Anatomy of a trade decision

As I indicated previously, I am interested in trimming my long-term bond positions since I believe the market for less-than-stellar debt is becoming expensive for the risk taken.

Although I am adverse to income taxes, you should never let income taxation be the overriding factor in the decision to sell – valuation should be the primary consideration, along with your portfolio considerations, and then income taxes should be a secondary consideration.

An example today was trimming a trust preferred (which held a corporate bond) position in Limited Brands (NYSE: LTD) that I have held onto since late 2008. The security is due to mature in 23 years from now (March 1, 2033) and pays a 7% coupon semi-annually. The underlying company’s equity is trading relatively high, has a moderate amount of debt ($2.6 billion debt vs. $1.2 billion cash on hand), good income ($560M in the last 12 months) and an excellent brand name. So the underlying company, in the short and medium run, is likely to be solvent and be able to raise money and retain their cash generation abilities. It would not surprise me if they were able to be solvent in 23 years to pay off the underlying debt. My cost basis on the units are 35 cents on the dollar, which represents one of the best trades I have done in some time, but this will also represent a large capital gain when liquidating.

Back then, 35 cents on the dollar meant you got to collect a 20% current yield, and another 4.5% implied capital gain by waiting patiently. Now, the market has taken all of those coupon payments and gains and transformed them into a higher unit price – so instead of waiting 20+ years to realize that money, you can do it now. What I am trying to say here is – your cost basis is irrelevant except for factoring in the cost of capital gains taxation. The current market value that you can liquidate the securities with is the relevant factor – if I have $X that I can liquidate from this security, can I deploy it elsewhere more efficiently than the implied 7.7% it is paying me?

So why trim the position? 7.7% sounds pretty good over 23 years, doesn’t it?

There are a few reasons.

– The valuation appears high. At the current trading price (94 cents on the dollar) it is significantly higher than the underlying bond’s price that is available through TRACE. At 94 cents, your current yield is 7.4%, and your implied capital gain (which is the 6 cents of appreciation you earn upon maturity) is another 0.3%, so your total yield is 7.7%. While a 7.7% yield is about 4% higher than you can get with underlying treasury bonds, it still is not a sufficient threshold.

– I want to increase my cash balances. While I believe the next big macroeconomic move in the economy will be an inflationary cycle, it will completely depend on the timing of US politics. Right now the US economy is dominated by political considerations and this is why most businesses are choosing to hoard cash – since in times of political uncertainty you do not know the return on investment. A more business-friendly administration would result in a large inflationary spike. Right now we have the exact opposite of a business-friendly administration.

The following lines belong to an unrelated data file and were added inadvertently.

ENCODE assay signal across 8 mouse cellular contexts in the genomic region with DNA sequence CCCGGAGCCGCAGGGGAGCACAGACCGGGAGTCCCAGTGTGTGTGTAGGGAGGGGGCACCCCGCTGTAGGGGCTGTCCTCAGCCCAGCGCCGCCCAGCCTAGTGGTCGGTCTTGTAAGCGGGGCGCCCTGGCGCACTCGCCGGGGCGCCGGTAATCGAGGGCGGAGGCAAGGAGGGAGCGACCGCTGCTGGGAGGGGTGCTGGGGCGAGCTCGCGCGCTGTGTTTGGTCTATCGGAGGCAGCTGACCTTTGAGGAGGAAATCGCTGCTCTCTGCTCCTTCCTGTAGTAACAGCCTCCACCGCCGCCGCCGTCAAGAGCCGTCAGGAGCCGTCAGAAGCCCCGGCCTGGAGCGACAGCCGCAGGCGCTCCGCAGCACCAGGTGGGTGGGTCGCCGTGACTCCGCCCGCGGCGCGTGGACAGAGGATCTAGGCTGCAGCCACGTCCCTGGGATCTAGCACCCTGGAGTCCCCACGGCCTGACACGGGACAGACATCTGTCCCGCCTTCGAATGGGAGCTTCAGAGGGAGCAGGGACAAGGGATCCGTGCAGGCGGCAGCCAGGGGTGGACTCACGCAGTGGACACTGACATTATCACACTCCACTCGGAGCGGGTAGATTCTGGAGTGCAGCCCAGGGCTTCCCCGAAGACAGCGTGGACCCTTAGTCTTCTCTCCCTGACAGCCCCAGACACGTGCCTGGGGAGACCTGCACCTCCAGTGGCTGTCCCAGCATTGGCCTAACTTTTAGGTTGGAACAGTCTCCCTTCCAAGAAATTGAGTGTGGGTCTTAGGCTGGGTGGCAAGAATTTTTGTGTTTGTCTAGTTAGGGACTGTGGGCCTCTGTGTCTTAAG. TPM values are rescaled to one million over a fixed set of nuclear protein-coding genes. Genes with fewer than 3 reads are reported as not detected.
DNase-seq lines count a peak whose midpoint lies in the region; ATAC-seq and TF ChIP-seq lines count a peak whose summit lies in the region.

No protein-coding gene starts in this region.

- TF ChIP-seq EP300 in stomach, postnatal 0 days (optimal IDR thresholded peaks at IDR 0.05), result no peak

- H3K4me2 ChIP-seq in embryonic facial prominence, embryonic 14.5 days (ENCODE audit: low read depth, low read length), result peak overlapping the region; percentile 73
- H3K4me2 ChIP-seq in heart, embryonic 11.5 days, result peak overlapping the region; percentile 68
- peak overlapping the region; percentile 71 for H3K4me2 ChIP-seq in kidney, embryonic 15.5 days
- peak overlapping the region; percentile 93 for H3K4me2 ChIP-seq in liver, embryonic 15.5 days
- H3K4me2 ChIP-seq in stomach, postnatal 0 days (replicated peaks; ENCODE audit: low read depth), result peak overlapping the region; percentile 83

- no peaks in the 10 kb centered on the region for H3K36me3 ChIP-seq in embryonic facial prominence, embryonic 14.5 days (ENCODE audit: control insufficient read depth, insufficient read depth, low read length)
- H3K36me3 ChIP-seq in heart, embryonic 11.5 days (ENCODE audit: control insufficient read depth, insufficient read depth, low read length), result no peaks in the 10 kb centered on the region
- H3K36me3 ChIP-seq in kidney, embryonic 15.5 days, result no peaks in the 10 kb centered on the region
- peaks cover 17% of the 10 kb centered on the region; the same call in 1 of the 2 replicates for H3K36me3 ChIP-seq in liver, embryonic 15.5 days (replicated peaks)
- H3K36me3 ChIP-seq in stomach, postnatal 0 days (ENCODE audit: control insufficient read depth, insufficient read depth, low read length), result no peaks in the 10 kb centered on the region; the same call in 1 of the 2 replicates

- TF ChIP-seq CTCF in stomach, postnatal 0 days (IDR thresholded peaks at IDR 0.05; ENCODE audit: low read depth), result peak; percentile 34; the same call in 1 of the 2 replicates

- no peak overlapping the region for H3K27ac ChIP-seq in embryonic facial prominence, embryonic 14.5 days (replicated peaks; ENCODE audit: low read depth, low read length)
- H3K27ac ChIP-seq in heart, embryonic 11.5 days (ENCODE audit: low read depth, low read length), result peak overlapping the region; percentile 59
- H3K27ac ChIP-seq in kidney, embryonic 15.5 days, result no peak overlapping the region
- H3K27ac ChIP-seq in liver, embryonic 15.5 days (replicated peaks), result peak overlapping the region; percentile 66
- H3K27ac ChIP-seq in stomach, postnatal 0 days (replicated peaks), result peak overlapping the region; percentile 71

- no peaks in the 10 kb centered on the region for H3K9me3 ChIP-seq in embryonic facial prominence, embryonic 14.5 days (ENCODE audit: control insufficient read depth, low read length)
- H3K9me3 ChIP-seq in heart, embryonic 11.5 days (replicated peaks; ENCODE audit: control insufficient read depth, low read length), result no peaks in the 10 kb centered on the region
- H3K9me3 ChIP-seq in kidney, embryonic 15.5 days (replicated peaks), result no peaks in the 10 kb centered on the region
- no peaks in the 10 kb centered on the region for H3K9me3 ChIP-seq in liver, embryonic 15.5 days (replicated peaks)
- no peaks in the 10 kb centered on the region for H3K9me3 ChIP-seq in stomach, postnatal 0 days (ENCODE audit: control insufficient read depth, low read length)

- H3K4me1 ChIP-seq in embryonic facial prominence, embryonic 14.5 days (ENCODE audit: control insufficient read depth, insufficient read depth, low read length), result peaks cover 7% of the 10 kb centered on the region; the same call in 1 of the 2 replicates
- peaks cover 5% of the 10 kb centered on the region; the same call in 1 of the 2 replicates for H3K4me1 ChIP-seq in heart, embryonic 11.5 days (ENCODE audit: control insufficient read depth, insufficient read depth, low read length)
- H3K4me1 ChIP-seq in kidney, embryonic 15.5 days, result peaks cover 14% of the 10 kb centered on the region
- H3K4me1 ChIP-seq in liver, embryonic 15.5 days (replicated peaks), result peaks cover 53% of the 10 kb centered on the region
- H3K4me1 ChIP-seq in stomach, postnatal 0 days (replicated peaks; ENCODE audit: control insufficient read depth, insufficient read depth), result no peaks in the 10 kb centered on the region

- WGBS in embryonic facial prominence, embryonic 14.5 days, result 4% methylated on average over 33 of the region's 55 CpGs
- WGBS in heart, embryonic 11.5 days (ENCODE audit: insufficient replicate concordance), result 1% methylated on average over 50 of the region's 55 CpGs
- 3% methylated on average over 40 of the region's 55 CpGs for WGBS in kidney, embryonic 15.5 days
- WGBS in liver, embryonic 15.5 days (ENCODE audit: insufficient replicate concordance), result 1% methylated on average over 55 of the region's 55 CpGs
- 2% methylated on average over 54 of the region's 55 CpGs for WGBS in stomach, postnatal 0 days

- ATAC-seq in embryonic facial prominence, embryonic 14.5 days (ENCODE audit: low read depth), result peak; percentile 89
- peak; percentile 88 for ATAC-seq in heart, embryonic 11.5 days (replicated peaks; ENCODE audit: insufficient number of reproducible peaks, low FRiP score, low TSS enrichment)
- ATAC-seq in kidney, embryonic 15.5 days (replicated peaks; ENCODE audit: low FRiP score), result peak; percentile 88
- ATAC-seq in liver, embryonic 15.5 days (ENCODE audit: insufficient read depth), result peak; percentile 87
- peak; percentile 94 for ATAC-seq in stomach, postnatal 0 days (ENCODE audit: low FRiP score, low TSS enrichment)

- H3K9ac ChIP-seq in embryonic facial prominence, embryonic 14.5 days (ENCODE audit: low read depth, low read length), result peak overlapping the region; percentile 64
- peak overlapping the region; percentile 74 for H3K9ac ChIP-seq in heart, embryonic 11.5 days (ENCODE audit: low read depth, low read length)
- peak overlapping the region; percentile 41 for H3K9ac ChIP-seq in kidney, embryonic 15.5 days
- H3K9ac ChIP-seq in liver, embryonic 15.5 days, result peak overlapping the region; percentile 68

– I want to shorten the duration and term of my bond portfolio, for pretty much the point I made above.

– I do not need the yield, but apparently others do. They are willing to pay for liquidity, so I am willing to give it to them for a cost – they have to meet my asking price on the exchange.

– I am afraid that interest rates, while very low by historical standards, may increase. I am also not concerned to waiting a longer period of time for those rates to rise, and get to hold onto my capital in the meantime to perhaps deploy to a better area.

– Maybe the underlying business will face a downturn. It is in the consumer fashion industry, and while the Victoria’s Secret brand is unlikely to degrade anytime soon, maybe consumers will be a little more fickle in the future. I have no clue when it comes to retail fashion which trends will stay and which will not and can only evaluate these companies from a financial perspective. A great example is Coach (NYSE: COH), which to my neanderthal male mind, mainly makes handbags and accessories. But somehow this company produces insane amounts of cash. Will this trend continue? Who knows. But what I see financially there is a cash machine. I generally ask fashion conscious women for insight on these various names once in awhile to see what the intangible aspects of the brands are.